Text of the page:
"The current backlog of cases at the MCAO is a serious concern. It puts the officer under added stress, places a cloud over the police department and leaves families waiting for answers. As an experienced prosecutor who has worked in the trenches of our criminal justice system, I understand the complex problems facing the office. Rebuilding the trust of the employees, improving the work culture, and hiring as many skilled employees as quickly as possible are the first, but critically important steps, to avoiding problems like this in the future."
Julie Gunnigle (D):
"The MCAO has failed in almost every way in its responsibility to the people, to victims, to taxpayers, and career public servants. For every one of those 59 critical incidents, there is at least one human being and millions of taxpayers who have a right to answers. The county attorney's office should be ensuring reviews are conducted and answers given to the public within communicated, transparent timelines based on national best practices so that the community will never have to guess whether the timing of a charging decision is political.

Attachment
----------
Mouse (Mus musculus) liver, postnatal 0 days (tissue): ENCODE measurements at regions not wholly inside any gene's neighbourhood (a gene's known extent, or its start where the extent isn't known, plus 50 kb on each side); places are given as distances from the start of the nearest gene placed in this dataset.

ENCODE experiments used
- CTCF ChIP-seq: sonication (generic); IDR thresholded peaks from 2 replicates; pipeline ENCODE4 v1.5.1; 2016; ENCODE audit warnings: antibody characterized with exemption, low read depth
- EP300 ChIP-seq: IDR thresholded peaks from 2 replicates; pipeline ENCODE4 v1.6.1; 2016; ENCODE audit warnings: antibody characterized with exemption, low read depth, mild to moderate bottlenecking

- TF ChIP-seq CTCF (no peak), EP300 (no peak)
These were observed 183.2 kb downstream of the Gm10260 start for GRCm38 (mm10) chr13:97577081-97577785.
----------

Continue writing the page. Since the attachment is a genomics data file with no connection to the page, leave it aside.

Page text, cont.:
Delivering answers, safety and justice should be this office's top priority...When I'm in office, I'll do a complete audit of activities, timelines and services to ensure public safety and government accountability are at the center of everything we do...Backlogs, incidents, and cases in this office aren't just numbers in a database - they're people's lives. Safety and justice are my top priorities."
Rachel Mitchell (R):
"I believe that every case deserves a thoughtful and thorough review of the facts and evidence in a case. While I will not allow expediency to overshadow thoroughness, I do believe that a review of the status of these cases needs to be a priority.
I will expect that cases be reviewed on a regular basis and will determine an appropriate timeline once I have had the opportunity to assess the current process.
I am aware that unnecessary delay impacts those involved and affected by critical incidents of this nature. I consider a thorough and timely review of these cases to be a priority."